Why The Christian and Missionary Alliance Cares About the “Equality Act.”

This article appears on The Christian and Missionary Alliance website and I felt it was important for us to hear a Christian perspective on this issue.


If passed, how could the Act impact Alliance churches, schools, and parachurch institutions? How should Alliance church leaders view reintroduction of the Equality Act? 

Christians are sounding the alarm that the Act poses a “severe threat” to religious freedom and the ability of a local church to teach and act according to its beliefs. Is this true? How do we respond?

The Act will impose a sexual ideology dogma contrary to traditional Christian beliefs and restrict religiously based objections to those beliefs. If passed it may have an immediate impact on our Alliance schools, retirement communities, camps, and other parachurch institutions. Local Alliance churches will experience far less impact and will not be kept from teaching and operating according to Alliance doctrine, polity, and values.

The Equality Act is a sweeping piece of legislation that would amend the Civil Rights Act of 1964 as well as other federal laws to include sexual orientation and gender identity as a protected class along with race, color, religion, sex, disability, and national origin. Specifically, the Act would prohibit discrimination in employment, housing, public accommodations, public education, federal funding, credit, and the jury system. The Equality Act would significantly expand on recent United States Supreme Court cases that redefined “sex” in federal legislation to include sexual orientation and gender identity.

Two parts of the Act are particularly concerning. The term “public accommodation” broadly refers to places that are open to the general public and are subject to the imposition of government imposed anti-discrimination restrictions. Because of religious liberty protections, churches and other religious institutions have historically been exempt from this designation. However, the scope of “public accommodation” is greatly expanded under the Equality Act to include institutions such as Christian schools, camps, and retirement communities. Local churches would still be exempt. What this means is that our schools, camps, and retirement communities may lose the ability to hire and house people based on our Christian views of sexuality, gender, and other biblical beliefs.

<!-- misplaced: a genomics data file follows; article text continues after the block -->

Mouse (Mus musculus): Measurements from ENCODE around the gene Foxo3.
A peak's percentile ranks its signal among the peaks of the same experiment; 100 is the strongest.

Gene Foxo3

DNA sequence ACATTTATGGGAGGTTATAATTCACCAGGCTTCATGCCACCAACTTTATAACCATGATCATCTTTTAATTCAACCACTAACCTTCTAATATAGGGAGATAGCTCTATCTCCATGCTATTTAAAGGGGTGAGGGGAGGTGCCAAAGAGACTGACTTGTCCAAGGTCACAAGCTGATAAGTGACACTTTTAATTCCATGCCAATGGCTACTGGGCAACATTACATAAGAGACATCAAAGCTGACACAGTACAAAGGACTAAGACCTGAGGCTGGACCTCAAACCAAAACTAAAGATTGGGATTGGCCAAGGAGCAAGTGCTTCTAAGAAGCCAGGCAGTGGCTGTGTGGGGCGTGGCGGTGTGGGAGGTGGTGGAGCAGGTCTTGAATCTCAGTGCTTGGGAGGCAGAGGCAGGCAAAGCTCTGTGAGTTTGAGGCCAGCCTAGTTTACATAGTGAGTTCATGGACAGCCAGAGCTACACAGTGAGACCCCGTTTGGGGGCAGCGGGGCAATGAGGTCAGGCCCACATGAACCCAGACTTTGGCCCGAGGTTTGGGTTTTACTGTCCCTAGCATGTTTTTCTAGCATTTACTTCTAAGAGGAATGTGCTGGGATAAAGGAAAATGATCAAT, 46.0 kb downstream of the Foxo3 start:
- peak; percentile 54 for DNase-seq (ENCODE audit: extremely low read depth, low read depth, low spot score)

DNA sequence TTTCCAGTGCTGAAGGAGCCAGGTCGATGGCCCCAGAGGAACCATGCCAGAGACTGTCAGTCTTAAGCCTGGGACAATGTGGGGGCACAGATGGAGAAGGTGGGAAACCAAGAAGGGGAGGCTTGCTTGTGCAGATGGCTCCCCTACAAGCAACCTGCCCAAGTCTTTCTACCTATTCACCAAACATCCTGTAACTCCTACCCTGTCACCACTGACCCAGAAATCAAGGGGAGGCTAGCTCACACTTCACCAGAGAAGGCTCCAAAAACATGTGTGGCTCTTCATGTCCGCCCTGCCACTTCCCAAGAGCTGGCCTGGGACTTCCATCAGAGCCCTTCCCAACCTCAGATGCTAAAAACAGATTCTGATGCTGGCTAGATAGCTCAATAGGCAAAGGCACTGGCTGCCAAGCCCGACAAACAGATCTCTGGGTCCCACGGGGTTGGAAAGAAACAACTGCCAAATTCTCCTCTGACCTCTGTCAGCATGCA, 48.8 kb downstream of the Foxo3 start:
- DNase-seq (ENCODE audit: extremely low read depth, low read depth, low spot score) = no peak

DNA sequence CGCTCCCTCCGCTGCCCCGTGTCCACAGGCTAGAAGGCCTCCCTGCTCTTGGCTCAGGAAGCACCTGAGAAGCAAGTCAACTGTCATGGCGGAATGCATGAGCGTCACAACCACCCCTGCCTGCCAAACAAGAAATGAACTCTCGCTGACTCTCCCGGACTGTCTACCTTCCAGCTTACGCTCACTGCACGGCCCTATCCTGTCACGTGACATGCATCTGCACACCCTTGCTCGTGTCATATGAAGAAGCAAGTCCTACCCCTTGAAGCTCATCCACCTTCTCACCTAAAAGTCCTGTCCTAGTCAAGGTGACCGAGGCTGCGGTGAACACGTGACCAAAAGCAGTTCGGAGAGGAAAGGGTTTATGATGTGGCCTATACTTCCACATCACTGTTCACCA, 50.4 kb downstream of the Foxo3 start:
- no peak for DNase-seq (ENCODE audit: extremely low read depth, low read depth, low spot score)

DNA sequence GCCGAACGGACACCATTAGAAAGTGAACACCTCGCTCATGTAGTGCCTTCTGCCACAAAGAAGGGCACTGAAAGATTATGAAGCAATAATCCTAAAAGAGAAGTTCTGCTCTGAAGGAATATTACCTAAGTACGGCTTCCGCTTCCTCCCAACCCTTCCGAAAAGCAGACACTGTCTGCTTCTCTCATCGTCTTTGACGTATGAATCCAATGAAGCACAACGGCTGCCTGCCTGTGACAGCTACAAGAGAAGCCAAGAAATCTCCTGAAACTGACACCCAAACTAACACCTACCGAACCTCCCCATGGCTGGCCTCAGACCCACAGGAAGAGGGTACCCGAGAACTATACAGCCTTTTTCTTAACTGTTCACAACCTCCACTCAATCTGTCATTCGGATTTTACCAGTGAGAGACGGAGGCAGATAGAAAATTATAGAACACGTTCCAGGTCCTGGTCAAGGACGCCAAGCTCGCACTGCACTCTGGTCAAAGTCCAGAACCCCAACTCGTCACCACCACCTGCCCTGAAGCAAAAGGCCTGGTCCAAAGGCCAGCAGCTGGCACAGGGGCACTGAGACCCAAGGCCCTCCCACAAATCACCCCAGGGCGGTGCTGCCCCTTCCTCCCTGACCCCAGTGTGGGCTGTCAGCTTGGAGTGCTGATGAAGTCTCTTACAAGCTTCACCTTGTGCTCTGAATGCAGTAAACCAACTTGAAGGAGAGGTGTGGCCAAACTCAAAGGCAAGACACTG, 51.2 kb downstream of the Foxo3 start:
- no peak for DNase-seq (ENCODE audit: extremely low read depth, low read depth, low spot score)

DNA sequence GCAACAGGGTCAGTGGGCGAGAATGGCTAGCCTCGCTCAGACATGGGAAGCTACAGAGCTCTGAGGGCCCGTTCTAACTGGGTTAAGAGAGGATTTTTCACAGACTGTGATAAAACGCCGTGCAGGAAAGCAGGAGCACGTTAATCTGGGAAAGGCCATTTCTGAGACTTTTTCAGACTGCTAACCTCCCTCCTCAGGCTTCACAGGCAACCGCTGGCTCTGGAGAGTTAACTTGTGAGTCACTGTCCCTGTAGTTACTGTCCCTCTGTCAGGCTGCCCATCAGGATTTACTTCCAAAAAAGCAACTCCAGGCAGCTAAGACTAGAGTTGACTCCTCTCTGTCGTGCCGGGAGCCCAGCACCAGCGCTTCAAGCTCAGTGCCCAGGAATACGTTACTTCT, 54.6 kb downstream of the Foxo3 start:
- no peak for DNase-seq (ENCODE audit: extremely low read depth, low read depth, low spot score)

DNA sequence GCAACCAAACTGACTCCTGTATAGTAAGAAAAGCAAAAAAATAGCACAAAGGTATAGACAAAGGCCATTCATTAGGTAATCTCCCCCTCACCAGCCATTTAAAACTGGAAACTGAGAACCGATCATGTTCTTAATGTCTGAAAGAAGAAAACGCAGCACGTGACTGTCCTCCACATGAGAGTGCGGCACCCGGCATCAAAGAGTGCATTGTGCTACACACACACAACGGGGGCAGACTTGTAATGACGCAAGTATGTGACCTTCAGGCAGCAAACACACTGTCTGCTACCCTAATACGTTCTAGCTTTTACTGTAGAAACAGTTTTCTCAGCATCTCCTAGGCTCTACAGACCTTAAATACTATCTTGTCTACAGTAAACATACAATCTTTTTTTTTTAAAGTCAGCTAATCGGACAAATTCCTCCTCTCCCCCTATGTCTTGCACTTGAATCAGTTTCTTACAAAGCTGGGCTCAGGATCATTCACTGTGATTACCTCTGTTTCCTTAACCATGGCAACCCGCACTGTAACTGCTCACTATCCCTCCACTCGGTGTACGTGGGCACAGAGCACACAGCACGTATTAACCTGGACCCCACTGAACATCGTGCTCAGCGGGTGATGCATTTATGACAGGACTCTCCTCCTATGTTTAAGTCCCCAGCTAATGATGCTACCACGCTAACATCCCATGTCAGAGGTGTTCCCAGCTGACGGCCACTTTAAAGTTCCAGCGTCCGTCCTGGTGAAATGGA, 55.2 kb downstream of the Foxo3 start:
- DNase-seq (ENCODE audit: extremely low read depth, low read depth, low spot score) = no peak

Another area of concern is that the Equality Act specifically prohibits use of the Religious Freedom Restoration Act (RFRA), which provides specific protections for religious liberty when deeply held religious beliefs are challenged.

If passed, the Equality Act would likely have an immediate impact on our Alliance para-church institutions. Our schools, retirement communities, and camps, may be required to employ, house, and offer bathroom access based on individual preferences rather than our Alliance biblical beliefs. Sources of government funding for education and medical care will also be at risk.

Implementation of the Act will come under judicial scrutiny. The United States constitutional and judicial history of religious liberty is well-established and currently the strongest it’s ever been. Working out the application of the Act in relationship to those liberties will certainly be challenged in court and could take many years to resolve.

As local churches, we are called to carry out a dual role in situations of this nature. It seems appropriate to pray fervently that this legislation will not pass and to contact our Senators in a respectful manner to make sure our Christian perspective on this issue is heard. (This bill was passed in the House on February 25, 2021 but has yet to pass in the Senate.)

We are to use our influence to be salt and light in this world. At the same time, the Church of Jesus Christ is always to be marked by our love for people in every segment of society. Our disciplemaking mission sends us to people who are involved on all sorts of sinful and immoral behaviors as we once were (1 Corinthians 6:11). We are called to relate to them with redemptive hope (1 Corinthians 5:9-10). While we take our stand for righteousness, we must never lose sight of our mission in this world.